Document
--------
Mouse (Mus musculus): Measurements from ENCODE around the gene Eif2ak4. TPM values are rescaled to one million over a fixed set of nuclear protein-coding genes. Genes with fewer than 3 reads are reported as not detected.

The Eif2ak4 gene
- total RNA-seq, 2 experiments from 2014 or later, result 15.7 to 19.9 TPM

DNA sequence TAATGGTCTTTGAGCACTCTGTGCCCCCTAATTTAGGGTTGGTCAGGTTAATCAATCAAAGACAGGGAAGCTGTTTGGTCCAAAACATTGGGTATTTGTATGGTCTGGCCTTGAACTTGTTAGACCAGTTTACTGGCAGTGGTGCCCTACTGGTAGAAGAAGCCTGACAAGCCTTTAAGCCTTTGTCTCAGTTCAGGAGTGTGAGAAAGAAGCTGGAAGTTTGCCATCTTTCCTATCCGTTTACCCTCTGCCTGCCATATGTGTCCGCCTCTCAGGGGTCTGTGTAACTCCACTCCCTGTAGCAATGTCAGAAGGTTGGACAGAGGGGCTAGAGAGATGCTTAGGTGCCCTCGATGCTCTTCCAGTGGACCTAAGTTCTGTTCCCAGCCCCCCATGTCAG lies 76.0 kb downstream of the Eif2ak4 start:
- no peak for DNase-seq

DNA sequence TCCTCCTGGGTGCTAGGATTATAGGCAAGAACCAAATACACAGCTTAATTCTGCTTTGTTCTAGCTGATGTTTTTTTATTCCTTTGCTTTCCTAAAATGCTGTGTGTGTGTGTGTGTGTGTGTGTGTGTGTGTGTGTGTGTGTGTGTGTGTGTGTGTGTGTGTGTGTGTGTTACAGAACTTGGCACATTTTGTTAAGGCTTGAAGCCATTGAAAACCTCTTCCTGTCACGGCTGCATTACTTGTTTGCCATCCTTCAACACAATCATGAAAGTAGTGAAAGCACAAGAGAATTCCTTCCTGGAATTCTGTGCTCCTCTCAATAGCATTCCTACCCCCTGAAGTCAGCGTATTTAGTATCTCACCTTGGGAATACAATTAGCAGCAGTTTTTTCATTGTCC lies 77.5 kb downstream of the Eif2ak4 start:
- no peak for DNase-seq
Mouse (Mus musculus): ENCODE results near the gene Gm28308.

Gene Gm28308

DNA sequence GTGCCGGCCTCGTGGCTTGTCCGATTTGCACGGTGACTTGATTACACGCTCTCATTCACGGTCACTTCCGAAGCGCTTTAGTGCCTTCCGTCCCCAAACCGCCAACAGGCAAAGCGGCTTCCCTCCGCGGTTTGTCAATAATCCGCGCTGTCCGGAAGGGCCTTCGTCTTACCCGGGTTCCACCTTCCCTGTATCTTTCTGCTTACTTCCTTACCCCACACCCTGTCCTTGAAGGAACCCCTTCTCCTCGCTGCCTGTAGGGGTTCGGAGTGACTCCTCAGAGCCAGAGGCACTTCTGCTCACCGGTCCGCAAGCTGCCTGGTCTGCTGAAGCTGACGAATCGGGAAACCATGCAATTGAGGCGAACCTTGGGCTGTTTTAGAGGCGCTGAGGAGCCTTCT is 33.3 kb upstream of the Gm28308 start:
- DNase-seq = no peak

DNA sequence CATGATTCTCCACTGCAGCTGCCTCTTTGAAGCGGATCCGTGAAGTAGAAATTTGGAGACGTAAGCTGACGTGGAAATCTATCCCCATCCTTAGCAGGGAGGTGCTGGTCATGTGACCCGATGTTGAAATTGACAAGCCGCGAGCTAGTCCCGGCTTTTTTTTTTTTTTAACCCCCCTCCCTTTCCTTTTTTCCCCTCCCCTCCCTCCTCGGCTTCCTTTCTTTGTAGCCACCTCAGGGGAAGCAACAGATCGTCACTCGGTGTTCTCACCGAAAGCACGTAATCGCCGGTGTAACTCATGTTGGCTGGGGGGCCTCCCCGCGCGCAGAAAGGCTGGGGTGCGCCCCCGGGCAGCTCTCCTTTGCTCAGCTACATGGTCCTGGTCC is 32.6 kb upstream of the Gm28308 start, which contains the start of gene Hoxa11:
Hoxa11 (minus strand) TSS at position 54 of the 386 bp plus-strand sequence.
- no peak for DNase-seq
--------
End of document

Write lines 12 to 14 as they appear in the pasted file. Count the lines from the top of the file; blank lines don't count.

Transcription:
DNA sequence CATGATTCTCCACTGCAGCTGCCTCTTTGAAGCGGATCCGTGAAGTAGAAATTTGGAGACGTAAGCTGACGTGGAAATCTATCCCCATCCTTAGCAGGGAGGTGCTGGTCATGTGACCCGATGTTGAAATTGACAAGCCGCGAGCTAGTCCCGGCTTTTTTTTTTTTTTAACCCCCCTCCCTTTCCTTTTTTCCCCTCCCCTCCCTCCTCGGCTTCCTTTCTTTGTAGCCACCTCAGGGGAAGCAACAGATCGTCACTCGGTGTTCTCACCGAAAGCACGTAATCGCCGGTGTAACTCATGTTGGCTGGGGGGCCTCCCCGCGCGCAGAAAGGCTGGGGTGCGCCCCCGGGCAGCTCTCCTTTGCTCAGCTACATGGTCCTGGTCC is 32.6 kb upstream of the Gm28308 start, which contains the start of gene Hoxa11:
Hoxa11 (minus strand) TSS at position 54 of the 386 bp plus-strand sequence.
- no peak for DNase-seq